The life cycle starts in late May or June in Ontario when fawns are born. They are born earlier in the colder environments so that the young have the advantage of a full summer to get larger and stronger before the challenge of the next winter comes along. A yearling doe will have a single fawn in her first year and she’ll leave it alone while she forages in the first week of its life. She returns to nurse it 4-5 times per day until it is old enough to forage for itself. The newborn fawn in the picture below is well disguised among the branches and leaves.

Fawns have white spots in their fur when they are first born which they lose over the course of their first year.

The doe will take care of the fawn for the first year and they are very paternal and caring. The doe in the picture below is giving her fawn a lick on the top of the head.

In return, the fawn is very fond of the mother and shows signs of affection. The fawn in the cover photo was walking up to us to check us out but was called back by its mother who was concerned about how close it was getting. When she snorted the fawn immediately responded by returning to her. The fawn will become sexually mature in about six months if it is a female but will usually not mate until it is in its second fall. The males take about 1.5 years to become sexually mature.

A female will have a single fawn in her first year of reproduction but can have up to three fawns in subsequent years. These two fawns were following mama deer across the Credit River in Mississauga until she spotted us and called them into a retreat to the far shore.

Deer will molt twice per year, spring and fall, although the fawns will only molt in the fall of their first year. They will lose their spots in their first molt and the fawn below is seen part way through that process.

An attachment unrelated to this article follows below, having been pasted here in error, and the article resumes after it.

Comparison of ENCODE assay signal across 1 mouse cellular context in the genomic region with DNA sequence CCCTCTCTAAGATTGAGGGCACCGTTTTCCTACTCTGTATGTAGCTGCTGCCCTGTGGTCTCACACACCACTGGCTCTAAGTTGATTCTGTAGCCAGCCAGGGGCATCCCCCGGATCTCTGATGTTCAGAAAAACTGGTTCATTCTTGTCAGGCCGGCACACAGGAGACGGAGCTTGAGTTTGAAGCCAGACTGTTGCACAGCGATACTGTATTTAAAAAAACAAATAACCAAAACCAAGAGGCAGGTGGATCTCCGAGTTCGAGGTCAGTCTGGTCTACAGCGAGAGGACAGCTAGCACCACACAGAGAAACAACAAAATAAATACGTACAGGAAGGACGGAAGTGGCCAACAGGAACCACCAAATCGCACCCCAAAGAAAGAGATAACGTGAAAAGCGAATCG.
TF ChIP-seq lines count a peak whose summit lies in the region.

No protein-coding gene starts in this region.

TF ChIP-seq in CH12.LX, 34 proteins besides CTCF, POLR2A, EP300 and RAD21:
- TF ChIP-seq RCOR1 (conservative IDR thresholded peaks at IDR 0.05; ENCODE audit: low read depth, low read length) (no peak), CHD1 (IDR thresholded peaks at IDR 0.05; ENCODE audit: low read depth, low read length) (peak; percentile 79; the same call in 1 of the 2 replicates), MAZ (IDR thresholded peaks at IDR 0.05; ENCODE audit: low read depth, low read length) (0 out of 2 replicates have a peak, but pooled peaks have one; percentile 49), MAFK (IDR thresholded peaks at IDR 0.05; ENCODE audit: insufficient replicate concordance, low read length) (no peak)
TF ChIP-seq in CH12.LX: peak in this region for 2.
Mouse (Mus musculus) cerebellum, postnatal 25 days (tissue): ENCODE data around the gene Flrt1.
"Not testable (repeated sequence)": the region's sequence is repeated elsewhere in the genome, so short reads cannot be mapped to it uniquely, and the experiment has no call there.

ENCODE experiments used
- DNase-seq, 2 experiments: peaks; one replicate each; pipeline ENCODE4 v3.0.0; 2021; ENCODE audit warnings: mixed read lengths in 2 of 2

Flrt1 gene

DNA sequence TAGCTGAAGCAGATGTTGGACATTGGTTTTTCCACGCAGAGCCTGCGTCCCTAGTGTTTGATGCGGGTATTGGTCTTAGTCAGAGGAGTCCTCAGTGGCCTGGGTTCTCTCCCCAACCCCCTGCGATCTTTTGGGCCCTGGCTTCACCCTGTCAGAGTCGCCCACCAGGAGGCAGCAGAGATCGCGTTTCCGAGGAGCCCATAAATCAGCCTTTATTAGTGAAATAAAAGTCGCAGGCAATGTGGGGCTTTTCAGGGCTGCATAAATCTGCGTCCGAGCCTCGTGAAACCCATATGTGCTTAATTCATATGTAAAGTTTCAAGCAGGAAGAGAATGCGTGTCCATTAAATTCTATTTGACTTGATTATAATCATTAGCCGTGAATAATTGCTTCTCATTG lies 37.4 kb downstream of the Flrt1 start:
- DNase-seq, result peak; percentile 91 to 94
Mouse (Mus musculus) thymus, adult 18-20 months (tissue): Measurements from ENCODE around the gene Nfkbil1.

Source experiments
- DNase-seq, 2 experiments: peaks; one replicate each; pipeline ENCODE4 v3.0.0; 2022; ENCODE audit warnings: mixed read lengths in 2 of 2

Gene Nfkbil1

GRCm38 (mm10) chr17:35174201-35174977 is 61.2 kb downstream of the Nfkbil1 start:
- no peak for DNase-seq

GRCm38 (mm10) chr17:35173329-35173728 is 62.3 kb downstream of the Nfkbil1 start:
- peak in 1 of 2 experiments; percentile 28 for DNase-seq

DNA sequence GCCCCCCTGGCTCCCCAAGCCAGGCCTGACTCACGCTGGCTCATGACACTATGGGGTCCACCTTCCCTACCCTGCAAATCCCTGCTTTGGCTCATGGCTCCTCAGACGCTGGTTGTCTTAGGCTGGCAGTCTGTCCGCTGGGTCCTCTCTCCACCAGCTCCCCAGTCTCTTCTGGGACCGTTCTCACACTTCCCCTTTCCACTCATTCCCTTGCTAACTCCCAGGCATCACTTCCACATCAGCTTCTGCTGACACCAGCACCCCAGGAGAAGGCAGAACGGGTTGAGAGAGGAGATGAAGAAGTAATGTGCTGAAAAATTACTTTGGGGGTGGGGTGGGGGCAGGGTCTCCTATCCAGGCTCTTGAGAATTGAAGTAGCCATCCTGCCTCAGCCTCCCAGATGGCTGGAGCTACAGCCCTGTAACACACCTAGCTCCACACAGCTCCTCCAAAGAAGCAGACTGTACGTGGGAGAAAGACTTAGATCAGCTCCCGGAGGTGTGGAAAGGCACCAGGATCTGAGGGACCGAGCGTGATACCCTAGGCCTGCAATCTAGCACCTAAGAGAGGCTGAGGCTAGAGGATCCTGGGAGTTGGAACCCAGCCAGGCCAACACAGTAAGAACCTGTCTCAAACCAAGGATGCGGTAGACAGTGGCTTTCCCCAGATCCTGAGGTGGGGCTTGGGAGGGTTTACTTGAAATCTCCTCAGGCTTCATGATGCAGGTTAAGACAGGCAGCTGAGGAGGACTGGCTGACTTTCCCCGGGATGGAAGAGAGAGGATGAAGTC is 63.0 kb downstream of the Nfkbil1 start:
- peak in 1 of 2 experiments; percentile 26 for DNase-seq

White-tailed deer will live between 6 and 14 years on average but can survive up to 20 years. A female will weigh between 88 and 200 pounds while the males typically will reach 150 to 300 pounds. They can reach 4 feet tall and 8 feet long.

Adult deer can run at speeds up to 64 kilometres per hour (40 miles per hour) and can jump up to 2.5 metres (8.2 feet). They rut (mate) in the fall between October and November and the female can come into heat every 28 days until she becomes pregnant. The normal gestation period is about 200 days while the animal passes through the winter.

Male deer are known as bucks and grow a set of antlers every spring which they cast off after mating season each year. They are the fastest growing tissues in nature and are made of bone, nerves and cartilage. They are covered by velvet which has small hairlike structures that allow the buck to feel their antlers and prevent them from getting damaged during the growing phase.

Growing antlers can take 3-4 times the nutrients that are required to grow the rest of the skeleton. For this reason, a male will have larger antlers after 4.5 or 5.5 years when the skeletal structure is finished growing. Dropping testosterone levels cause the antlers to be cast off in late winter or early spring.

Antler size and growth potential increases with the age of the animal. When they are 1.5 years old their antlers will only be 55-60% of their later potential. At 4.5 years they will have reached about 90% of their potential. The availability of food, severity of the winters and drought will determine whether a male reaches 100% of its antler potential at 6.5, 7.5 or 8.5 years of age.

The bucks tend to spend most of their lives alone except during the mating season when they use their antlers to fight other bucks for the right to mate with the local does. The females may mate with more than one male in the effort to become pregnant. Deer eyes have more rods than cones which means that they actually see better at night.

White Tailed Deer can be found in all of the ravines in Toronto and most of the larger parks. In the city they have become accustomed to people and are easier to spot while outside of town they tend to vanish at the first scent of humans.

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Peterborough Lift Lock

October 9, 2022